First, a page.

Sudan: 17-Year-Old Raped At North Darfur Well

Tabit — A complaint has been filed with police after a young woman was reportedly raped, and her companions savagely beaten, when they went to draw water from a well in Tabit locality, North Darfur on Saturday.

A member of the native administration, Sheikh Abdallah Jengu, told Dabanga Radio that three girls aged 17, 16, and 13 went to fetch water from the Koto well near Hashaba south of Tabit on Saturday morning.

The owner of the well, identified only as 'Hemeida', allegedly seized the girls, beat the 13- and 16-year-olds with a whip, and raped the 17-year-old at gunpoint.

Sheikh Jengu said that the victim's father, accompanied by Sheikh Adam Hasan of the Hashaba area, filed a complaint with Tawila police.

No arrest has been reported to date.

Gender-based violence

As previously reported by Radio Dabanga, the Strategic Initiative for Women in the Horn of Africa, SIHA Network, announced a 50 per cent increase in rapes of displaced women in El Fasher, capital of North Darfur. There is also an increase in urinary fistula among girls as a result of sexual violence, the network said in a .statement on the occasion of the International Day against Sexual Violence in Conflict Zones on June 19.

SIHA Network bases its announcement on data of the Saudi Hospital in El Fasher.

It states that displaced women are forced to leave the camps in search of a livelihood, which exposes them to violence from militias and armed security forces that move around the cities, villages, and camps in North Darfur unchecked.

The network demands criminalisation of sexual violence in conflict areas, and ratification of the Convention on the Elimination of Discrimination against Women (CEDAW) and the African Protocol on the Rights of Women.

Special unit

Also on June 19, Sudan's Minister of Labour and Social Development, Lina El Sheikh, said that Sudan is to establish a special unit to combat violence against women aimed to improve conditions for women, to protect them, and preserve their dignity. The transitional government is also drafting a new law to further criminalise gender-based violence.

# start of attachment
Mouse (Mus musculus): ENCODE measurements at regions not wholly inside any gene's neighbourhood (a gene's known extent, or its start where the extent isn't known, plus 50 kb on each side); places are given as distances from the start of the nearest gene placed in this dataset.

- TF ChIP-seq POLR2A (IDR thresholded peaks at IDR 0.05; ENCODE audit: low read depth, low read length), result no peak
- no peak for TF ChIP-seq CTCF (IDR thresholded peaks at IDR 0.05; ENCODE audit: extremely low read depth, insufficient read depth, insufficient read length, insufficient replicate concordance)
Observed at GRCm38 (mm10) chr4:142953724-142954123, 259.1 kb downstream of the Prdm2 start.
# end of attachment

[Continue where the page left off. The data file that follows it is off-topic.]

In an interview on the occasion of the International Day for the Elimination of Sexual Violence in Conflict, Minister El Sheikh said that material on the new law is to be included in teaching materials in the curricula of the military college, the police, the medical and health colleges, and legal studies. There will also be training courses for the various regular forces, in coordination with state agencies and civil society organisations, to protect the public from this type of violence in conflict zones.

El Sheikh said that a clearance of procedures document has been competed to address gender-based violence in Sudan, noting that her ministry launched a hotline service to receive reports of domestic violence in coordination with the Family and Child Protection Unit of the police and the specialised prosecution. She said that psychological, social, health, and legal support is provided in accordance with international standards.

She revealed the preparation of a national plan to implement Security Council Resolution 1325 on women, security, and peace, which was passed in the transitional cabinet last March during the celebration of the International Women's Day.

On the occasion of International Women's Day on March 8, Prime Minister Abdallah Hamdok assured his government's commitment "to end all aspects of institutional and social discrimination against women, in order to ensure their rights in all parts of the country.

"Achieving equality is one of the basic principles for making a successful and sustainable peaceful transition in Sudan," he said. "The participation of women in all its institutions should be enhanced in a way that reflects their great role in the transition".

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